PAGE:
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Monday, July 28, 2008

Changes in Fast-Growing States May Sway Election

More Younger Voters Favor Democrats In Colorado, Nevada

Some of the nation's fastest-growing states are undergoing demographic changes that could transform Republican strongholds into swing states in 2008 -- and even trend toward Democrats in the long run.

Many of the new voters in these states -- younger, with a higher mix of minorities -- typically lean toward Democrats, polls and voting statistics show. "The youthful, new minority populations of the fast-growing battlegrounds reflect much of America's future," says William Frey, a demographer at the Brookings Institution, a Washington think tank.

The shifts are particularly noteworthy in Colorado and Nevada, both of which President Bush carried in 2004. They are high on the target list this year for Barack Obama's campaign. A similar population shift has been seen in New Hampshire, the North's fastest-growing swing state, which President Bush won in 2000 but narrowly lost in 2004.

Both presidential candidates are reacting to the shift, making these fast-growing states key battlegrounds this year. The campaign of Illinois Sen. Obama, the presumptive Democratic nominee, has outlined a strategy that involves competing in a handful of southern states that usually lean Republican, including Georgia and North Carolina. Meanwhile, Arizona Sen. John McCain, the presumptive Republican nominee, has been visiting Nevada in a bid to keep what once was a reliably red state from turning blue.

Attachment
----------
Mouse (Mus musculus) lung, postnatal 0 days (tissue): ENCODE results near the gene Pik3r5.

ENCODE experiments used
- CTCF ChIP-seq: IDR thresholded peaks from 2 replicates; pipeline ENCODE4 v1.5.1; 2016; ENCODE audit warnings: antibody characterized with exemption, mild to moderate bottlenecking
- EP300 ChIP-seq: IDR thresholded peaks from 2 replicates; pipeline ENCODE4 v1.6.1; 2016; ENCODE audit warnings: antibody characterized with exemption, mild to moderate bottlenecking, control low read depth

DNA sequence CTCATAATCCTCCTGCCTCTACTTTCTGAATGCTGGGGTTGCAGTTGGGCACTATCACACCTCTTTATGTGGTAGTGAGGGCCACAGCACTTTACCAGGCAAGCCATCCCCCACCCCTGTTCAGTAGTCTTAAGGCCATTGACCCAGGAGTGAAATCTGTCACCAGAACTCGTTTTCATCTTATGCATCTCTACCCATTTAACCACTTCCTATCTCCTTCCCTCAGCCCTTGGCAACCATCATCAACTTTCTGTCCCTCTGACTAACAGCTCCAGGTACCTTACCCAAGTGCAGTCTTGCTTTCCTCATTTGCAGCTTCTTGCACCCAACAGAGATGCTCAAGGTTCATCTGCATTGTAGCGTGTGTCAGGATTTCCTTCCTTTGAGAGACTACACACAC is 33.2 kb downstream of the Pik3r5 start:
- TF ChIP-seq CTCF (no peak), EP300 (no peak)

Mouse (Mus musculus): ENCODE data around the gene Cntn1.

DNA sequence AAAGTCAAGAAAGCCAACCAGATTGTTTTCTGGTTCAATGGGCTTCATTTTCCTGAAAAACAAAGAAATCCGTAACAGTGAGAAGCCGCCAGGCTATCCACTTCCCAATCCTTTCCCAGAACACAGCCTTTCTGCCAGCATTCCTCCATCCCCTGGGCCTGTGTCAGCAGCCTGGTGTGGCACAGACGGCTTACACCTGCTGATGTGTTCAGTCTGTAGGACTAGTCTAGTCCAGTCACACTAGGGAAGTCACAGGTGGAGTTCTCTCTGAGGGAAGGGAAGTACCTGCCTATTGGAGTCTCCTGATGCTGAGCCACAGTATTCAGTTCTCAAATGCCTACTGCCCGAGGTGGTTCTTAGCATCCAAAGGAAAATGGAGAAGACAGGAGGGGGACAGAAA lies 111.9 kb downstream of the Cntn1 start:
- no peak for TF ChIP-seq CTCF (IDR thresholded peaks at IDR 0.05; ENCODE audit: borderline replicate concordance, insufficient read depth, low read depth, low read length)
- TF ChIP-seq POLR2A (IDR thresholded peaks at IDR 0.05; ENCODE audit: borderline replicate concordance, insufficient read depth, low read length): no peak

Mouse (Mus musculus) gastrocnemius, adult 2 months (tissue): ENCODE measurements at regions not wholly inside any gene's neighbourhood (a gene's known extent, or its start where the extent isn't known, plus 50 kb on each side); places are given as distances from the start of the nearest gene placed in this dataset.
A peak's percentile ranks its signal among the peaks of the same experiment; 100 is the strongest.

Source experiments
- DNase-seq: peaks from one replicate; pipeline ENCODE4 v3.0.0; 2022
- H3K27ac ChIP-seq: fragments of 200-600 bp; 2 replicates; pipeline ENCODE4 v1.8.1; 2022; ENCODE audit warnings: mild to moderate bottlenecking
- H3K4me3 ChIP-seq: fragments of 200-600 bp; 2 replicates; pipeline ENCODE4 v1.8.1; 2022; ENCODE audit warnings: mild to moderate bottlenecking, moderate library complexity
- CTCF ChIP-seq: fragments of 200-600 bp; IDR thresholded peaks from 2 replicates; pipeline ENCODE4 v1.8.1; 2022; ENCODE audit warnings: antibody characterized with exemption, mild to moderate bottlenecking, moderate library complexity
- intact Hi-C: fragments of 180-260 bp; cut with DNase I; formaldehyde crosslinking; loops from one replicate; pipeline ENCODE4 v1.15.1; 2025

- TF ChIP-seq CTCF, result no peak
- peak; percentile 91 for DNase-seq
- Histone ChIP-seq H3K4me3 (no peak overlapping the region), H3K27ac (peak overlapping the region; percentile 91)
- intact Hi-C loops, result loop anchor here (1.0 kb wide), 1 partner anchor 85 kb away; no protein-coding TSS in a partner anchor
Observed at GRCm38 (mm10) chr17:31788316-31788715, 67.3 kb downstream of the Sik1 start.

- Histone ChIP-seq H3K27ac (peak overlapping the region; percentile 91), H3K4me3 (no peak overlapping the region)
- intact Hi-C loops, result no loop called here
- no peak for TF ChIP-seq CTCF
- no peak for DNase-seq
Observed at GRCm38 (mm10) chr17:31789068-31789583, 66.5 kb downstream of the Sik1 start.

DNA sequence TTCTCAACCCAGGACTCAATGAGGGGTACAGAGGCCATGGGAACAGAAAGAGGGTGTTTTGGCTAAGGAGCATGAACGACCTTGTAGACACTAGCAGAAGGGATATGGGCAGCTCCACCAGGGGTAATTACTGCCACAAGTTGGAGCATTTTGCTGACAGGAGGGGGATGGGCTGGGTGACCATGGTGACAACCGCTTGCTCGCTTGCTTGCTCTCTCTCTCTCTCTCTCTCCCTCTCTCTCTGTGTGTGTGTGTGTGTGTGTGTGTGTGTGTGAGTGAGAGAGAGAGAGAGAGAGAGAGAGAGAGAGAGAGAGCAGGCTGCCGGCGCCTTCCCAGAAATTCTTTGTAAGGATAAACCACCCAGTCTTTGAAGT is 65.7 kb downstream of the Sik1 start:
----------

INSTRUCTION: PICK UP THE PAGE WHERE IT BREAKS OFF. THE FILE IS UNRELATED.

Demographics, of course, aren't destiny; they're just one ingredient in a cocktail of factors that could tip an election one way or the other. Issues like the war in Iraq or the ailing economy and high gas prices will be among the driving factors for voters in swing states and elsewhere. Also, the decades-long migration of Americans to fast-growing states in the Sunbelt and Mountain West has slowed as a slumping housing market discourages many from moving.

Even so, the number of Democratic newcomers is now large enough to challenge the Republican status quo in some areas. "The Sunbelt in the West is probably quite competitive," says Mark Gersh, a voter analyst for the Democrats. Democrats are "probably going to focus more on New Mexico, Nevada and Colorado" -- their best chances in the region -- to capitalize on minorities and young voters energized by Sen. Obama.

The latest Wall Street Journal/NBC News poll showed that, nationwide, likely voters between 18 and 34 prefer Sen. Obama to Sen. McCain, 53% to 40%. That dynamic is making Colorado, once staunchly Republican, increasingly friendly territory for Sen. Obama -- a big reason why the upcoming Democratic National Convention will be held in Denver.

Since 2000, Colorado's voting-eligible population has increased 13%, the fifth-largest increase in the country. The under-35 population has increased about 9%, while the share of white residents has declined 3.5 percentage points since 2000. In 2004, George W. Bush won 52% of the votes while John Kerry took 47%. But also that year, Democrat Ken Salazar was elected to the U.S. Senate, becoming the first Democratic senator elected in Colorado since 1992, and the Democrats swept to control of the state legislature. Two years later Gov. Bill Ritter, a Democrat, succeeded a retiring Republican governor in a landslide victory.